Before I left for Newport Beach last Sunday, I made a quick trip to the dollar store and picked up a prize for every day I’d be away. I surprised Iris with a little note explaining that I left clues in envelopes for her to follow each morning. I’m sure she had fun finding her way to a surprise each day, but I just felt good knowing that she knew I was thinking about her a thousand miles away.

Even though I was in California for the full work week, we only had one afternoon to explore. I wandered around Balboa Island with a couple of my co-workers. I want to go back one day and bring the whole fam. It was adorable and beautiful all at once.

I’ll leave you with a few of Iris’ School Spirit Week outfits:
Individuality Day (Iris chose pajamas.. that’s my girl)

Professional Day

School Spirit Day

And of course, Fancy Friday

8 Things I Didn’t Know I’d Miss as a Mom

Before having a baby, you always hear things like “sleep while you can” or (the opposite) “have fun while you still can!” I expected the no-sleep thing and I expected the financial burden of daycare and diapers, but here are a few things that I didn’t expect to miss once I became a mom.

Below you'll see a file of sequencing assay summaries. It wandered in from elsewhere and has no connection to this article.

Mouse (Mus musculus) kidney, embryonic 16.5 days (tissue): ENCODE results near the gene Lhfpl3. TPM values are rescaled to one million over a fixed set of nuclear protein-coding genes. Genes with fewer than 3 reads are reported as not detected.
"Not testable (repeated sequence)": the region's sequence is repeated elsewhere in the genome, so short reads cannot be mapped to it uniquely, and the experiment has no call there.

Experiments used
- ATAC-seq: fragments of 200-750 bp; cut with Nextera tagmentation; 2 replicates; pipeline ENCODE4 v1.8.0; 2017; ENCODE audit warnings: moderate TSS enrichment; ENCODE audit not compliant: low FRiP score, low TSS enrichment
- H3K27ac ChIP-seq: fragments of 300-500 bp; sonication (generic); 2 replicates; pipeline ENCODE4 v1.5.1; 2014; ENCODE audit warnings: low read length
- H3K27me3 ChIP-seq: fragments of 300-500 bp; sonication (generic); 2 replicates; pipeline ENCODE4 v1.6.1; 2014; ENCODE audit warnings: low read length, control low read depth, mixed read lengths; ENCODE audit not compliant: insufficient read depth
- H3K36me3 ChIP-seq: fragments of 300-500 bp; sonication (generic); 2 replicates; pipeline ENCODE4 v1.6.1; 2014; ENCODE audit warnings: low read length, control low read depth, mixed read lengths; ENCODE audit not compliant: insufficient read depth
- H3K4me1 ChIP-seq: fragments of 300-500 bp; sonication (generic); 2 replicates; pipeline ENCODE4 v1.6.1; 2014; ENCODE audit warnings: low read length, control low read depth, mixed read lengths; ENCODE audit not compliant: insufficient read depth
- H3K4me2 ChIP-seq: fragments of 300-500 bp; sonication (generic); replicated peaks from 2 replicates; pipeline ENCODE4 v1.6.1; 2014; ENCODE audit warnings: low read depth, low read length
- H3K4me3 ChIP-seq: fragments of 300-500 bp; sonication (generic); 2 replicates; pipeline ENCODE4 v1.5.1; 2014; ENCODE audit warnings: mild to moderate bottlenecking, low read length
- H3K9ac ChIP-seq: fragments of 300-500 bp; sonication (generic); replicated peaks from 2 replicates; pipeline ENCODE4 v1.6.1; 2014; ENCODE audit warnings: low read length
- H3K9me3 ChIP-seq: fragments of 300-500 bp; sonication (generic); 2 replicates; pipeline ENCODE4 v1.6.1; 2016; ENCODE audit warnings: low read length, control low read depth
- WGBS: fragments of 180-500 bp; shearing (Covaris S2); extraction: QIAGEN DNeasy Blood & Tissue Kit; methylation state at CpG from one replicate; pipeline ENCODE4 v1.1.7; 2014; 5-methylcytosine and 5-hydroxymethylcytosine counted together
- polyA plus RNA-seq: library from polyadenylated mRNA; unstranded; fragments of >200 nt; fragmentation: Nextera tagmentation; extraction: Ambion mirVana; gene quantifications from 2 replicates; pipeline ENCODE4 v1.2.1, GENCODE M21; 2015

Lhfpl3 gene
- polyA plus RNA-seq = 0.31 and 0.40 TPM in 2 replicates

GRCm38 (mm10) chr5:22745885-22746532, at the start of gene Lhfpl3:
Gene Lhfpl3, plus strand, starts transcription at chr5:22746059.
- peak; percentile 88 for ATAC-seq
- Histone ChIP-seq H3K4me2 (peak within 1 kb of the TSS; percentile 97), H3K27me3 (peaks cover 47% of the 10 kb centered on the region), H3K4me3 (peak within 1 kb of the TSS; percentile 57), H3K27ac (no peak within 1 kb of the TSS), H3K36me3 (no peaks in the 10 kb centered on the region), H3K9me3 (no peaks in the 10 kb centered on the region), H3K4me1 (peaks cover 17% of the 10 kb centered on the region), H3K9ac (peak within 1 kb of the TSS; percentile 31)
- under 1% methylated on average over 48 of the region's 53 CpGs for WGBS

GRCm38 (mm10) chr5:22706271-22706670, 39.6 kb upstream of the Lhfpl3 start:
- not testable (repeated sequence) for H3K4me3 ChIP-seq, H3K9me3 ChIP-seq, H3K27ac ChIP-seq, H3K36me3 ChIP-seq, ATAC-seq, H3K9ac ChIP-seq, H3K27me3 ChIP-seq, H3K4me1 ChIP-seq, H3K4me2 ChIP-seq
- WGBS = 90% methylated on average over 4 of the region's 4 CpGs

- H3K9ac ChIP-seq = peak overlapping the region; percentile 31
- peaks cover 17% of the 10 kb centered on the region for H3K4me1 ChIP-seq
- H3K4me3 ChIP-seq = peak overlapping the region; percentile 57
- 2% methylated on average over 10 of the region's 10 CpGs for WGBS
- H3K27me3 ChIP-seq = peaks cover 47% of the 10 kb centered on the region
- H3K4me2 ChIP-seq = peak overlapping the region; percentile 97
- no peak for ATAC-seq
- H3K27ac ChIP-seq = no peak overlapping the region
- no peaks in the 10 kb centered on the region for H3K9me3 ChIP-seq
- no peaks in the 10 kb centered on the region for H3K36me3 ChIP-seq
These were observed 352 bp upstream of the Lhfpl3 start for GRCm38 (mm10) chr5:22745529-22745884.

Driving Straight Home From Work
For years I took for granted the simple task of driving home after work. Now, my standard routine involves about an extra half hour (on a good day) of shuttling around in rush-hour traffic to pick Iris up from school. Before becoming a mom, I would get off work and have the luxury of driving straight home, to the gym, or even better – to a bar for happy hour. Fast forward to being a parent and now any extra stop means I don’t start cooking dinner until later than normal, meaning who knows when the food will be ready, meaning I have a cranky kid who will likely be up past her bedtime.

Not Having to Hide My Trash
I can’t throw away an old Happy Meal toy or stale cookie without Iris finding it in our garbage can. If there’s anything that we need to get rid of that Iris might be interested in, I have to hide it beneath the coffee grounds and banana peels. And don’t forget about the bathroom trash! You have to cover some things with toilet paper, otherwise who knows what awkward questions you’ll find yourself dodging.

Spicy food
I love spicy food. My child does not. She has been known to even call white rice spicy. I miss being able to pour in the cayenne pepper to our chili and buying the hot taco seasoning at the grocery store. Having a kid doesn’t always mean that I must forgo my spices, but it does mean that I often have to cook a second, different version for her. JUST what I have time for.